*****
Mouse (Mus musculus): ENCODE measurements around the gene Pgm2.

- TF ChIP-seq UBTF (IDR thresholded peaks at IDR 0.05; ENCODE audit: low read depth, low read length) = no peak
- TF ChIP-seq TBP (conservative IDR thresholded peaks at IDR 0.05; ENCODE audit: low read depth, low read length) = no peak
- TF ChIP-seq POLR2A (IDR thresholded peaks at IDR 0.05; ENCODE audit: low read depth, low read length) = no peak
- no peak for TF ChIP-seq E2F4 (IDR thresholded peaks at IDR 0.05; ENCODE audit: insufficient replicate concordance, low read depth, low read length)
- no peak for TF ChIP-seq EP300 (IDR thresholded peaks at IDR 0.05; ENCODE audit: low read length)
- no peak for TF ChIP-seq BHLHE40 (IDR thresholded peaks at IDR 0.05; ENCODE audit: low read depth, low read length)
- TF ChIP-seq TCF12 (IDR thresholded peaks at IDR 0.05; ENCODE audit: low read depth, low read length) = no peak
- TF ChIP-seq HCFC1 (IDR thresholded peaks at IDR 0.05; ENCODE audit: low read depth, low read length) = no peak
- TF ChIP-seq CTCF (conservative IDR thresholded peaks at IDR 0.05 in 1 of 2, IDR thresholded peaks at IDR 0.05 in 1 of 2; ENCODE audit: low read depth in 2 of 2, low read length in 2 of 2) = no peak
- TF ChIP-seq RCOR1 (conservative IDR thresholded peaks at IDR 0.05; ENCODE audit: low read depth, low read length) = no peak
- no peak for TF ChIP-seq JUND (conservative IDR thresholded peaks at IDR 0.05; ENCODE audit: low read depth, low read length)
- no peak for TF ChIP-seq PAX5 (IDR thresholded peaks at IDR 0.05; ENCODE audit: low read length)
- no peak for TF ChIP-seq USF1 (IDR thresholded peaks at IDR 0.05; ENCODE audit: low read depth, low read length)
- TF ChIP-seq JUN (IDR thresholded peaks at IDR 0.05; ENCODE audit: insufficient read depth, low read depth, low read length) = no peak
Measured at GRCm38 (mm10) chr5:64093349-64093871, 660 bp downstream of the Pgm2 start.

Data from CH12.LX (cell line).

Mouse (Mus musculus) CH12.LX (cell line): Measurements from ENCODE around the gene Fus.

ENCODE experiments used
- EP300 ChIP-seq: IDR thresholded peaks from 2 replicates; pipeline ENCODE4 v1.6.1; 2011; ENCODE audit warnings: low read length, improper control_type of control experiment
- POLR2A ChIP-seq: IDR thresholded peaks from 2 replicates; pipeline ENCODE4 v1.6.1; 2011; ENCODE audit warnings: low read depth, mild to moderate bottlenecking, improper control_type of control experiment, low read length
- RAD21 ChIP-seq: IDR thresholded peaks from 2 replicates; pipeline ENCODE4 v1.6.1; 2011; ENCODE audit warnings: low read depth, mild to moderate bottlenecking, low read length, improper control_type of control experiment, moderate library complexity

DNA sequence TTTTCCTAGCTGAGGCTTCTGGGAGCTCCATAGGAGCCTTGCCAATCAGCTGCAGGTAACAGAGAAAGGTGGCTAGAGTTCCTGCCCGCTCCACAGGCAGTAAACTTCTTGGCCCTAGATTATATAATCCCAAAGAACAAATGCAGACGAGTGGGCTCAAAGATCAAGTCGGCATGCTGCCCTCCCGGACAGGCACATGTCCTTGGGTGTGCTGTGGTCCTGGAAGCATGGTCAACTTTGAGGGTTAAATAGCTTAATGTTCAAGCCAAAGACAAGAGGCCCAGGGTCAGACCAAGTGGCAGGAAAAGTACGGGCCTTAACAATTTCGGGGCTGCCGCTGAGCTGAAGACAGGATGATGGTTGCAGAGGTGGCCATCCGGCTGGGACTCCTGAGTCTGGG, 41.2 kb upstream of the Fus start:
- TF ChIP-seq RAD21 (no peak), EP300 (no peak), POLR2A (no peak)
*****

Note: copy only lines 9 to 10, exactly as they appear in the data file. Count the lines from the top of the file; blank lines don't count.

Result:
- TF ChIP-seq HCFC1 (IDR thresholded peaks at IDR 0.05; ENCODE audit: low read depth, low read length) = no peak
- TF ChIP-seq CTCF (conservative IDR thresholded peaks at IDR 0.05 in 1 of 2, IDR thresholded peaks at IDR 0.05 in 1 of 2; ENCODE audit: low read depth in 2 of 2, low read length in 2 of 2) = no peak